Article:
Haitian migrants send back an estimated $1 billion dollars in remittances every year. In 2000, the US froze economic aid, intensifying the country's crisis. The economist Jeffrey Sachs of Columbia University (then too an advisor of Kofi Annan) accused Washington of fomenting the Haitian crisis by backing a criminal opposition against the president-elect, Aristide.

Aristide gained strong popular support during his years fighting against "Baby Doc" Duvalier's dictatorship. He was elected president and took office in February 1991, but was ousted seven months later. The US invasion put him back in power in 1994 but his popularity waned. His government (in which René Préval served as prime minister) was plagued by corruption, internal power struggles and repression. To make matters worse, Colombian narco-traffickers began to use Haiti as a transit route to the US. The police forces became deeply corrupt.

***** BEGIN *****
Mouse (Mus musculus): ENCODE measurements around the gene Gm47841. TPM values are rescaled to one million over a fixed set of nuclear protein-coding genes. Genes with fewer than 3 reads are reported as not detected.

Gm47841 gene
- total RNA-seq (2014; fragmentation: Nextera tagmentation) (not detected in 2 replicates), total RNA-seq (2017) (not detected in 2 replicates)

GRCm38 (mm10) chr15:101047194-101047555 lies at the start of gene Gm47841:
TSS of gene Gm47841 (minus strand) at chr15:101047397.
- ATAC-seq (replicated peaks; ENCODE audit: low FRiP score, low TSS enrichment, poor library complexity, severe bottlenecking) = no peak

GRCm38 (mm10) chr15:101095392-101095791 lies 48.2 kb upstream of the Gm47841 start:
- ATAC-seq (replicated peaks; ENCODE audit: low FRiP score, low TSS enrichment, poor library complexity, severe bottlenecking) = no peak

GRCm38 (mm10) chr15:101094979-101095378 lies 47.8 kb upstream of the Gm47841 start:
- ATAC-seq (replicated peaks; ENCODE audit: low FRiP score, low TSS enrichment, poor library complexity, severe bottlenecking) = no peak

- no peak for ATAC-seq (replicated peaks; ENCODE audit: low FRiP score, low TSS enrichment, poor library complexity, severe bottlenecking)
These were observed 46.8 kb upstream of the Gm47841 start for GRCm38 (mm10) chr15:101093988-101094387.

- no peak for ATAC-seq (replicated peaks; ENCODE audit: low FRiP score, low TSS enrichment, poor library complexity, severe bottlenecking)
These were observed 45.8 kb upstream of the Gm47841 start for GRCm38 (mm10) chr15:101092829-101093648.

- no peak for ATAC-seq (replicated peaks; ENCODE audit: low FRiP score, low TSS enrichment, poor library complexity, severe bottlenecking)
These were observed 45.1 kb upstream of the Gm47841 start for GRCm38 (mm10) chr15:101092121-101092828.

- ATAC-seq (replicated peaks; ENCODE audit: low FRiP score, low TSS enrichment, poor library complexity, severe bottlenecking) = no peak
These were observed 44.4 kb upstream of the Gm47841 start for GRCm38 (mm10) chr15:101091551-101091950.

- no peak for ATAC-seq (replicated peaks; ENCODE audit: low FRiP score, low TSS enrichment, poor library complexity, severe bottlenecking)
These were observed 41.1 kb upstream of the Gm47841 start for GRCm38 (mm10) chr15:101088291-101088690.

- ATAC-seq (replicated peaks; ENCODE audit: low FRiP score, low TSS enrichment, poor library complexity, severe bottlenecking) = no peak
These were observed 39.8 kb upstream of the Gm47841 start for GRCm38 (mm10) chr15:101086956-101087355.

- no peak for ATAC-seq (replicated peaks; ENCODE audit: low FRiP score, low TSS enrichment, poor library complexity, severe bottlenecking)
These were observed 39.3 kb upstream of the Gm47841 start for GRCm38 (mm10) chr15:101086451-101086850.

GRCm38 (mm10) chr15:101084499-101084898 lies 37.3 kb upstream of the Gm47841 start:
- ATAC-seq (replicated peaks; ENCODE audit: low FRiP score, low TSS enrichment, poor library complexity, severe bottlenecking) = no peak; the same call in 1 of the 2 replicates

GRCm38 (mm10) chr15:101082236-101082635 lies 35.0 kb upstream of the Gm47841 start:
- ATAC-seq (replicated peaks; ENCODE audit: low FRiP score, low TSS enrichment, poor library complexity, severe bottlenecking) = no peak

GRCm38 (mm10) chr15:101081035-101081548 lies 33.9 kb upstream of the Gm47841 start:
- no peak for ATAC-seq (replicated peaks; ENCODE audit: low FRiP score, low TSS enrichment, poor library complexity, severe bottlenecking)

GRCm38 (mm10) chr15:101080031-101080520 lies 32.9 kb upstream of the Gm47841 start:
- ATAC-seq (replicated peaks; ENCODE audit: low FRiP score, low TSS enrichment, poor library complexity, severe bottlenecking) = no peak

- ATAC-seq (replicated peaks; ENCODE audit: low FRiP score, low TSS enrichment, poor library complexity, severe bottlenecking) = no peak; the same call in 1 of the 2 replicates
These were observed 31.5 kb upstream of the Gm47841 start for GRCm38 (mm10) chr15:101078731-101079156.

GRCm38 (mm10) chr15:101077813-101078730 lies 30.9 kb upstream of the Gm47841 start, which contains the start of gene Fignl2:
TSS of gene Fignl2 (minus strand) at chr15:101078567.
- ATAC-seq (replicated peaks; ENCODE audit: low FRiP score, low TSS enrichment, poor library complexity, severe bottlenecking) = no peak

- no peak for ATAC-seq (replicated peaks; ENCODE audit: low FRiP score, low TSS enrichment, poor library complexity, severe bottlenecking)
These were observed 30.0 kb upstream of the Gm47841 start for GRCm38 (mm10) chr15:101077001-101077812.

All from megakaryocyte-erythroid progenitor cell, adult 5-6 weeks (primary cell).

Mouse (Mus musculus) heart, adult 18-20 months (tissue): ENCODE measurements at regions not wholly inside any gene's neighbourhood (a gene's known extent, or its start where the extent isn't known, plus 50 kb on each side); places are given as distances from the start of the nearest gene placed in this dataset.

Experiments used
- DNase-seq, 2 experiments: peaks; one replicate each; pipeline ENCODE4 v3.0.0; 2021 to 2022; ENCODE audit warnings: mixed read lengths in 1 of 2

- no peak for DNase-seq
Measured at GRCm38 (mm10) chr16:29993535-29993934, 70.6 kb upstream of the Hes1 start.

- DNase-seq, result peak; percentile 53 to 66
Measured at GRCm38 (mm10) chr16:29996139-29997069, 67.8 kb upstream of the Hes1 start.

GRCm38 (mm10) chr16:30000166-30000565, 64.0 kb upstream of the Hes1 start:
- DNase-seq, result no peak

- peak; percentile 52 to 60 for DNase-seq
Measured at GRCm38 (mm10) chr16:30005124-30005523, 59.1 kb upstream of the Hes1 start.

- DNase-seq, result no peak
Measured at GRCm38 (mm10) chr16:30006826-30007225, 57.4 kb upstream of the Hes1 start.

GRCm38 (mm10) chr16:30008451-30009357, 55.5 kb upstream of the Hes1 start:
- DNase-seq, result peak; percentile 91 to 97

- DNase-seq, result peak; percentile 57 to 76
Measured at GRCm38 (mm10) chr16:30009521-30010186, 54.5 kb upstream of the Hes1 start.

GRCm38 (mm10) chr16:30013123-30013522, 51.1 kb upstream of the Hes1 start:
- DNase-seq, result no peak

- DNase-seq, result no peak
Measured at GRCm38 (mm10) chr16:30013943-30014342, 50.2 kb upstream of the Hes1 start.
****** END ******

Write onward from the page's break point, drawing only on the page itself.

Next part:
Since Aristide – for some an anti-imperialist leader, for others a dictator – was forced to step down by the US and France in February 2004, the country has been governed by an interim government. At the same time, the UN Security Council sent Minustah; the stabilising mission has succeeded in organising the elections but has not been able to stop the increase in internal instability, violence, the growth of armed groups or the economic crisis.

The mission and "diffuse" conflict